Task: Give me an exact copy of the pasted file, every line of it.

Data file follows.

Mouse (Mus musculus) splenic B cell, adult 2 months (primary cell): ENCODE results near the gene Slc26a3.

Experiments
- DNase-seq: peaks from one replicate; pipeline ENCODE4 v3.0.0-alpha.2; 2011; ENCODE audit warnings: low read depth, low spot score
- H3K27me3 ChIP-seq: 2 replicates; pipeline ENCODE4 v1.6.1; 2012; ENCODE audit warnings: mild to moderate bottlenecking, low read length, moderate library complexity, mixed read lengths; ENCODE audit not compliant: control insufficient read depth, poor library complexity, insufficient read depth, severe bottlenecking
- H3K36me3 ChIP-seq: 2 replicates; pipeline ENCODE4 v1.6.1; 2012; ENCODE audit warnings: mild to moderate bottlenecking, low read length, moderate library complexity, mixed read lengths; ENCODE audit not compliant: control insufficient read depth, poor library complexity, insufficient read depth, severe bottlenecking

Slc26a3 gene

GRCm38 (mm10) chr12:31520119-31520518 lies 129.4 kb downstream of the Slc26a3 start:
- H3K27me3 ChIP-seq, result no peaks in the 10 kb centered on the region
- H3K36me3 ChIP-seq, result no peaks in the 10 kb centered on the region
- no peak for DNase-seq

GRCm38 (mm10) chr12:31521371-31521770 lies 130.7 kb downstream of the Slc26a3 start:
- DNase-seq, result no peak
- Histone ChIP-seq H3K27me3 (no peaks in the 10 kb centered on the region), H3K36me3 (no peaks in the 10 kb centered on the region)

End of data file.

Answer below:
Mouse (Mus musculus) splenic B cell, adult 2 months (primary cell): ENCODE results near the gene Slc26a3.

Experiments
- DNase-seq: peaks from one replicate; pipeline ENCODE4 v3.0.0-alpha.2; 2011; ENCODE audit warnings: low read depth, low spot score
- H3K27me3 ChIP-seq: 2 replicates; pipeline ENCODE4 v1.6.1; 2012; ENCODE audit warnings: mild to moderate bottlenecking, low read length, moderate library complexity, mixed read lengths; ENCODE audit not compliant: control insufficient read depth, poor library complexity, insufficient read depth, severe bottlenecking
- H3K36me3 ChIP-seq: 2 replicates; pipeline ENCODE4 v1.6.1; 2012; ENCODE audit warnings: mild to moderate bottlenecking, low read length, moderate library complexity, mixed read lengths; ENCODE audit not compliant: control insufficient read depth, poor library complexity, insufficient read depth, severe bottlenecking

Slc26a3 gene

GRCm38 (mm10) chr12:31520119-31520518 lies 129.4 kb downstream of the Slc26a3 start:
- H3K27me3 ChIP-seq, result no peaks in the 10 kb centered on the region
- H3K36me3 ChIP-seq, result no peaks in the 10 kb centered on the region
- no peak for DNase-seq

GRCm38 (mm10) chr12:31521371-31521770 lies 130.7 kb downstream of the Slc26a3 start:
- DNase-seq, result no peak
- Histone ChIP-seq H3K27me3 (no peaks in the 10 kb centered on the region), H3K36me3 (no peaks in the 10 kb centered on the region)